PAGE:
[Photo: Annie Spratt via Unsplash]

What Happened To The Cultural Elites: Entertainment Workers

Posts in this series
What Happened To The Cultural Elites: Changes In The Conditions of Production

What Happened To The Cultural Elites: The Capitalist Celebration

Related Post
Symbolic Violence in Neoliberalism. This post describes symbolic structures and cultural producers which I call symbolic workers here.

The entertainment we enjoy helps us to understand our society, how we fit into it and what we might expect from our interactions with it. Some of what we learn can become part of our habitus, our predispositions in dealing with the world. I don’t have much of a framework for this, but I’m just going to plunge ahead. I know that this is too broad, so caveat: not all violence, not all romances, not all symbolic workers, etc; also hooray for escapism.

My general view is that the idea of markets has totally taken over the entertainment field, with bad consequences for individuals and our society. Every creative idea has to get access to a channel controlled by big capital. That requires getting past gatekeepers who are only interested in ideas with the potential for profit. That means sticking to the conventional wisdom, or at least not straying far from it. If you can’t get access, your idea is limited to small channels, and it only gets into public notice if it goes viral. Few things go viral, meaning that many clever ideas go nowhere.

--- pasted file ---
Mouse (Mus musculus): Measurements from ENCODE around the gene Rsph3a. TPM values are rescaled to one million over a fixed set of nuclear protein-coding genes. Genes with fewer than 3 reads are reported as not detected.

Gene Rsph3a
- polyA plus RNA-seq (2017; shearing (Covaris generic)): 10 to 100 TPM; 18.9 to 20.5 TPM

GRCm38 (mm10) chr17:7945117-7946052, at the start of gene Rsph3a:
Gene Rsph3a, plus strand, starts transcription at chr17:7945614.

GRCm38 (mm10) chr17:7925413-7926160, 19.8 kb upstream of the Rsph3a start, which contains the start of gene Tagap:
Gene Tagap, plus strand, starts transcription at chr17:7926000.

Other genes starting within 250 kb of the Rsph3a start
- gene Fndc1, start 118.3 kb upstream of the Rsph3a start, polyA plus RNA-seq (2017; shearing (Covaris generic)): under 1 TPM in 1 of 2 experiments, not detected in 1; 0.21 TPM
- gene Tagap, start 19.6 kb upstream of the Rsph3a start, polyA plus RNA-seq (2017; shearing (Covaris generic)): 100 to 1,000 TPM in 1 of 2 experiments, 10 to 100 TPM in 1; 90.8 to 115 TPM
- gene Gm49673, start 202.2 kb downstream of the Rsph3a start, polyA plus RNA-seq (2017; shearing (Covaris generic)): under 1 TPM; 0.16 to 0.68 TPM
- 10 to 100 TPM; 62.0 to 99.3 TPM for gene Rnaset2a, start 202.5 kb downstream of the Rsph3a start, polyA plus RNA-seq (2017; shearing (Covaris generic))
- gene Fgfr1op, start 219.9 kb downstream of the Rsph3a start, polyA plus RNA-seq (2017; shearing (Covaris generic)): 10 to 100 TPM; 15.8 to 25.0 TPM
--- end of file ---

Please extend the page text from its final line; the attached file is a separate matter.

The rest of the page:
In this post I’ll take two examples of the results: the culture of fear and violence, and reinforcement of the stereotypes of the relations between men and women.

I never thought much about the violence in the movies and on TV until I saw the 1991 movie, The Silence of the Lambs, starring Anthony Hopkins and Jodie Foster, and directed by Jonathan Demme. Here’s Roger Ebert’s review. He describes it as a horror movie, and true enough, the movie is terrifying and horrible. But it’s also a work of art, specifically murder and torture depicted artfully.

Rembrandt, The Slaughtered Ox, 1655, Louvre, Paris

Now I see the violence in movies and TV shows, and as ugly as it is, it doesn’t compare with cable news channels. They love shock and awe of bombing and missile attacks, and talk somberly about the regrettable loss of human life alongside tributes to our brave troops, all with the accompaniment of patriotic music. Local news competes on the basis of fires, car crashes and murders.